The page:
This case provides a useful analysis of the duty owed by financial planners to exercise reasonable care and skill in providing financial advice to clients.

From the time the plaintiff (Dennis) first consulted Mr Takla (Takla) of Chambers Investment Planners Pty Ltd (Chambers) in 1999 until the global financial crisis (GFC) arose in 2008, Chambers and Takla advised Dennis to make a number of investments that were substantially financed by debt.

Dennis claimed that Chambers and Takla were liable to him for investment losses he suffered following the GFC. Dennis alleged that Takla took instructions on his investment objectives and he gave instructions to Chambers and Mr Takla to build an investment portfolio to supplement his retirement resources in a way that reasonably preserved the investments, but also provided growth for them. Dennis says that did not occur by reason of breaches of contractual and other duties owed to him by Chambers and Takla.

Was there a contractual requirement to Provide financial advice as to ‘the most suitable financial investments’?

Chambers and Takla submitted that they owed Dennis a duty to exercise reasonable care and skill in the provision of financial advice under contract and at common law, but no more.

Dennis alleged that it was an implied term of the contract that, in providing advice, Chambers would advise him not just as to suitable investments for him, but ‘as to the most suitable financial investments’.

His Honour Justice Barker  rejected Dennis’ submission.  Barker J found that Chambers and Takla did not owe Dennis any implied contractual duty to provide advice as to the most suitable financial investments because:

  • no term, other than the duty implied as a legal incident of this class of contract – to exercise due care and skill when advising – is required to make the contract effectual; and
  • no such level of obligation was evident in the materials that Dennis relied upon.

Barker J concluded that ‘[t]he concept of “professionalism” does not… at least in the circumstances of this case, create some higher duty than the agreed duty to exercise due care and skill’.

Did the Respondents breach their duty to exercise reasonable care and skill in providing financial advice?

Dennis alleged that Chambers and Takla breached their duty to exercise reasonable care and skill in providing financial advice on the basis that (among other things) they failed to complete a sufficient Fact Find and failed adequately to take account of Dennis’ objectives.

Barker J found that Dennis’ goals and objectives and the financial situation particular to his needs were reasonably conveyed by the Fact Find form. Barker J concluded that, through the Fact Find and information gathered in conversation, Takla had reasonable basis on which to give advice and to make recommendations of appropriate products to meet the goals or objectives of Mr Dennis.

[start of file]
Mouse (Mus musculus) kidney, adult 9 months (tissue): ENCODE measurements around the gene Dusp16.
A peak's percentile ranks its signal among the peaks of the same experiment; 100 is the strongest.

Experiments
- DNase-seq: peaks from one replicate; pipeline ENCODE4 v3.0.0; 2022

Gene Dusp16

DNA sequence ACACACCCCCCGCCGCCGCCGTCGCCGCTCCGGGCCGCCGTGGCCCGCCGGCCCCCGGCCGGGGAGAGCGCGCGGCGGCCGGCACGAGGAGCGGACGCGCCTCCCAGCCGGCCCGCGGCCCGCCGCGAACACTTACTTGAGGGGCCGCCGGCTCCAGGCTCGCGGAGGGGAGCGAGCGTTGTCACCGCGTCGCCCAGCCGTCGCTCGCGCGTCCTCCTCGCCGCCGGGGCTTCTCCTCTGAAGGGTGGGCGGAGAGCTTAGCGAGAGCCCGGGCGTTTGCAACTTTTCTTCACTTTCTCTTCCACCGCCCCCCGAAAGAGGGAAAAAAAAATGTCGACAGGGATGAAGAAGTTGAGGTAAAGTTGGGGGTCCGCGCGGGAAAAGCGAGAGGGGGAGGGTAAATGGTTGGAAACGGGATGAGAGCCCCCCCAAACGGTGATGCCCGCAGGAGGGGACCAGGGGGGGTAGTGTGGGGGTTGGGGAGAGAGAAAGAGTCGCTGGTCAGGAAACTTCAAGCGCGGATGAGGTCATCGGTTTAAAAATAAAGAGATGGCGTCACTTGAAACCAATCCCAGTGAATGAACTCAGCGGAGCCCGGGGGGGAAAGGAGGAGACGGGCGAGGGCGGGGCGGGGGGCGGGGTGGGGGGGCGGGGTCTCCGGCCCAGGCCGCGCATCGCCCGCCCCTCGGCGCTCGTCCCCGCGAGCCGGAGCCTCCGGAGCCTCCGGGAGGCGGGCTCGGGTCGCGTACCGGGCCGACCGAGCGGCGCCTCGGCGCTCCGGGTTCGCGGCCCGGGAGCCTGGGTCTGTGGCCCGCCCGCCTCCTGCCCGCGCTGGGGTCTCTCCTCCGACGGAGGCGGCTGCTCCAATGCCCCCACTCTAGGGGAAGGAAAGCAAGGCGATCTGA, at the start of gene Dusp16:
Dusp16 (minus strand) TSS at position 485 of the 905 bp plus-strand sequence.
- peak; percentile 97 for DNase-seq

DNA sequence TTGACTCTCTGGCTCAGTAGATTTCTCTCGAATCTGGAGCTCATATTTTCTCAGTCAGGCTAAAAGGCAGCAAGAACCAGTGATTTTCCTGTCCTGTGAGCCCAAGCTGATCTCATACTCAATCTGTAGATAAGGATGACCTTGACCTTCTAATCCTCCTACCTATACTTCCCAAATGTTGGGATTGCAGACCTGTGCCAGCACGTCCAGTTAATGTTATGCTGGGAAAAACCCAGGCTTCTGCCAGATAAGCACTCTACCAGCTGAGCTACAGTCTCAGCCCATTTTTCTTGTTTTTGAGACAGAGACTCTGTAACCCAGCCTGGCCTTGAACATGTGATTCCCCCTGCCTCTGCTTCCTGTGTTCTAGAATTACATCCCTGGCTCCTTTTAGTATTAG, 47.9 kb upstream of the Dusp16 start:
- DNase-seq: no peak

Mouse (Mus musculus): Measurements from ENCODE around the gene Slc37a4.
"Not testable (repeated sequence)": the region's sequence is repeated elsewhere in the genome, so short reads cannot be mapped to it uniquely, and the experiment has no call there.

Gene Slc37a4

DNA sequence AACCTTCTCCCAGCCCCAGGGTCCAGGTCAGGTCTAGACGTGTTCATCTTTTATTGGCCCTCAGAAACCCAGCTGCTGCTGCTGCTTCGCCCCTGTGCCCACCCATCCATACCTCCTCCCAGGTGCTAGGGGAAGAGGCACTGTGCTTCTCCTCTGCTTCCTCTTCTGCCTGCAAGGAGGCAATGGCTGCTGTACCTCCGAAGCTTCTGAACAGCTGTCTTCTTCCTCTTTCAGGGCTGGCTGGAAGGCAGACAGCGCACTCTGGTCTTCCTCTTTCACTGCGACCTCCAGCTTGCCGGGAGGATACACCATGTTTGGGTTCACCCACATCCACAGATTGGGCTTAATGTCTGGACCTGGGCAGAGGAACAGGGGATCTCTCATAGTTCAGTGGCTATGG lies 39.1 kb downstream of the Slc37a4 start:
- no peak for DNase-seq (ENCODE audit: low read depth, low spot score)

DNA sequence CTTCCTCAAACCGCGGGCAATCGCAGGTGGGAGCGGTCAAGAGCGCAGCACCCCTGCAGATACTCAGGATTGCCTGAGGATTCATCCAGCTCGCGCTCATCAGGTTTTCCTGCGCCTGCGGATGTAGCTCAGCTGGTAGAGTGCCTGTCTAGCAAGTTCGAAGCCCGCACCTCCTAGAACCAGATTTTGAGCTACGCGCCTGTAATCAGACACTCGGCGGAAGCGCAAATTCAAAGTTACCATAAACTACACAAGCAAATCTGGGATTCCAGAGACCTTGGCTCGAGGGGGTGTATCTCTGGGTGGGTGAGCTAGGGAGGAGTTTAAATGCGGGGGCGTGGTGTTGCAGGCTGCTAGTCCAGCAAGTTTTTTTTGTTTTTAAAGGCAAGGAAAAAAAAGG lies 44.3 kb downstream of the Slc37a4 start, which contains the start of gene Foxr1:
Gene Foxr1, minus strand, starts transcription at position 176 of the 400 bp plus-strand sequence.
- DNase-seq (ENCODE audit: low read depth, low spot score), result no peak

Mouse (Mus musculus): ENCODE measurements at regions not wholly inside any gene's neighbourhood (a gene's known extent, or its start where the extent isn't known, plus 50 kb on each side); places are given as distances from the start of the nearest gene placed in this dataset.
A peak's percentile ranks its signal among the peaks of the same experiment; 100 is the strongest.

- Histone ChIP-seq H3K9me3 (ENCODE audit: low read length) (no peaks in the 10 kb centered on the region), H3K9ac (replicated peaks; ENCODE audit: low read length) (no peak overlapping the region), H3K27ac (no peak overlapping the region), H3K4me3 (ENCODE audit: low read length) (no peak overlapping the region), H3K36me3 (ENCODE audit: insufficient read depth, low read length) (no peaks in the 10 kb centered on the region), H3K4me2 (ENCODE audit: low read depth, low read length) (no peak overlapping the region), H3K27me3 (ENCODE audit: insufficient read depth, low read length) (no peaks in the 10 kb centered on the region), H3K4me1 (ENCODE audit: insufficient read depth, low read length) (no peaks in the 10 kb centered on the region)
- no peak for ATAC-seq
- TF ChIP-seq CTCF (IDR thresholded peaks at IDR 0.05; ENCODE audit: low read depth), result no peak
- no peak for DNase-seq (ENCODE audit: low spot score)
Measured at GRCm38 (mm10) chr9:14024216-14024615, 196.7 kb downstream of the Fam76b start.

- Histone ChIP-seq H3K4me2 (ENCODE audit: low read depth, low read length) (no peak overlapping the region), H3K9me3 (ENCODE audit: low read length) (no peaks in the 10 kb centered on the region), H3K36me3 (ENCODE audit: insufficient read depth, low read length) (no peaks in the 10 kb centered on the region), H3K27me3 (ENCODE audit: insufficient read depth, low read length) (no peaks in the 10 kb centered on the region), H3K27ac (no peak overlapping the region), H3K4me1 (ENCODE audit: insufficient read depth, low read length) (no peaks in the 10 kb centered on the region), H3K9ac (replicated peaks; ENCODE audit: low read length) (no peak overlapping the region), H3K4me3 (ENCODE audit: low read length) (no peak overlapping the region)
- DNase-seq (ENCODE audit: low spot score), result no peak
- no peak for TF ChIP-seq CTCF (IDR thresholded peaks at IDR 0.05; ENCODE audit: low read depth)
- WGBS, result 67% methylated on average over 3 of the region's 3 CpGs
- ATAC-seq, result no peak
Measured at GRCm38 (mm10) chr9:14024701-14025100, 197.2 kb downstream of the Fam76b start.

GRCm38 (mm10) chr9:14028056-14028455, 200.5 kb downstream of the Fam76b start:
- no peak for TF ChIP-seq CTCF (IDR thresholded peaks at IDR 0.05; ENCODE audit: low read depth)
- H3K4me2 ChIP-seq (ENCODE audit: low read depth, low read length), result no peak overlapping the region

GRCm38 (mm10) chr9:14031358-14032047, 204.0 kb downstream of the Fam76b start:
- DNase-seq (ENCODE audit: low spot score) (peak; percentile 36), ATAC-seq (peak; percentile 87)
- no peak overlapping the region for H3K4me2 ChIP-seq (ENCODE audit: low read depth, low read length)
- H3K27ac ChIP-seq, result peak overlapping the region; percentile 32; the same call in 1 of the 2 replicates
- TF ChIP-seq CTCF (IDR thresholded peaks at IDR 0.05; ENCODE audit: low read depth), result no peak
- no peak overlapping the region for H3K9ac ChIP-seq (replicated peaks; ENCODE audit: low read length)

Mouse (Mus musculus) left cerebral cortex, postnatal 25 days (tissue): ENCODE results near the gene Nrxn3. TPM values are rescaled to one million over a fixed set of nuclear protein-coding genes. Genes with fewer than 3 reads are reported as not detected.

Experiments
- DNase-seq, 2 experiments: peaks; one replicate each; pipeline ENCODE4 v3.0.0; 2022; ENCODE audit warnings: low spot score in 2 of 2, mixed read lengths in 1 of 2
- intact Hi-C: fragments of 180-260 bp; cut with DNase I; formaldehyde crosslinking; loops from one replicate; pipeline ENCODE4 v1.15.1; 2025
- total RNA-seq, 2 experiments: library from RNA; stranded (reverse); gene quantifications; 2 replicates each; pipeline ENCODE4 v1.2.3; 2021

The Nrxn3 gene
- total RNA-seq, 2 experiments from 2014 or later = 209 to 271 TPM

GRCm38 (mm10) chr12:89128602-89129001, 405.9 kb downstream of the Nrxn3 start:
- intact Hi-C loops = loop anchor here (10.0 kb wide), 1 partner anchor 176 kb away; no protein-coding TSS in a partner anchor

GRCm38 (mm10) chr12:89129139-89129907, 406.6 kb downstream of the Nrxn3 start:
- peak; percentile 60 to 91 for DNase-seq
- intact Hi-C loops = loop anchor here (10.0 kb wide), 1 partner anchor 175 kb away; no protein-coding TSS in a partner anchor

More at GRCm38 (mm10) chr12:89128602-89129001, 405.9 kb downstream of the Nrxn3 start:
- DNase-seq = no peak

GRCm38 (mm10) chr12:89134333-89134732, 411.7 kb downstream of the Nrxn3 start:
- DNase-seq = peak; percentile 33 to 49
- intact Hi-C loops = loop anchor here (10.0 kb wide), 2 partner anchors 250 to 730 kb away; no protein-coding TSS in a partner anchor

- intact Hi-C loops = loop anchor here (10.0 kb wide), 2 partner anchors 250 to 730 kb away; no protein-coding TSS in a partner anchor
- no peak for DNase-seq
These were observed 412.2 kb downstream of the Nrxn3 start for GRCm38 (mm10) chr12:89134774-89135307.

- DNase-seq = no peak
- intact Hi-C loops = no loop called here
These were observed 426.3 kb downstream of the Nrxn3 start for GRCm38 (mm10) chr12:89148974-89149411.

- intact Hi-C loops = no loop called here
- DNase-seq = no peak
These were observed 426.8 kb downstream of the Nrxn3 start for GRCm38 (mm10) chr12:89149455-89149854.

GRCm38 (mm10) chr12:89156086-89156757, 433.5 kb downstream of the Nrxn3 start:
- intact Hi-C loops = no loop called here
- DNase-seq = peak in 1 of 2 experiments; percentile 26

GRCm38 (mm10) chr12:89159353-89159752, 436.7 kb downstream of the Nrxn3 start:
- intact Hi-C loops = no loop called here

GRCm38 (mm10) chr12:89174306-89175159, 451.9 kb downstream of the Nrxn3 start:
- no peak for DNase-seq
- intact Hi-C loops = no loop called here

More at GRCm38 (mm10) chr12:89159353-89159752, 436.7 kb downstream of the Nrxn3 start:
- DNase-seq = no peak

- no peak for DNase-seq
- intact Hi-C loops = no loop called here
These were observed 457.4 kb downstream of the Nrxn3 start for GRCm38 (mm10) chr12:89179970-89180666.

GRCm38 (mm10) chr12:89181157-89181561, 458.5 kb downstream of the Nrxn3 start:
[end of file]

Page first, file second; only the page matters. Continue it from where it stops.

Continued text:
Further, Barker J held that:

  • Dennis had received all relevant information concerning the investments before he entered into them, including details of their speculative nature;
  • from his discussions with Takla, Dennis appreciated how the investments would impact on his objectives;
  • Dennis was aware of the risks associated with the investments, the forecast returns, the associated fees and the commissions that the Respondents would receive;
  • Takla took into account Dennis’ changing financial circumstances, income, ability to carry the expenses associated with the MISs and cashflow when making the recommendations, and factored them into the advice he provided;
  • although the Respondents did not perform an analysis of cashflow in order to make their recommendation, cashflow had nonetheless been addressed by consulting Dennis’ bank statements and investments that were ready to be liquidated at the time; and
  • the Respondents had a reasonable basis for the advice provided, given the growth-oriented and moderately aggressive nature of Dennis’ investment strategy.

Overall, Barker J concluded that Takla had a reasonable basis for the advice he provided to Dennis.

Further Findings

Barker J also held that:

  • in light of his findings (above) that Chambers had not breached its duty under contract or at common law to exercise reasonable care and skill in providing financial advice to Dennis:
    • Chambers did not breach s 851 of the Corporations Law (in the pre-financial services reform period) or ss 945A and 945B of the Corporations Act 2001 (Cth), which prohibit the giving of advice that lacks a reasonable basis; and
    • Chambers did not make misleading or deceptive representations to Dennis concerning the appropriateness of the advice given and recommendations made;